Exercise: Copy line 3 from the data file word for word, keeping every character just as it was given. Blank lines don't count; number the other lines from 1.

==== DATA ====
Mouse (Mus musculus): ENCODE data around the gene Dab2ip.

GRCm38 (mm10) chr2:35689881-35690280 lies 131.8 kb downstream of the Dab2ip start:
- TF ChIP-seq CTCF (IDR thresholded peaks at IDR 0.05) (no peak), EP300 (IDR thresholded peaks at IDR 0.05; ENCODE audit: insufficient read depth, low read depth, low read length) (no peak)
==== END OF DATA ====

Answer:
- TF ChIP-seq CTCF (IDR thresholded peaks at IDR 0.05) (no peak), EP300 (IDR thresholded peaks at IDR 0.05; ENCODE audit: insufficient read depth, low read depth, low read length) (no peak)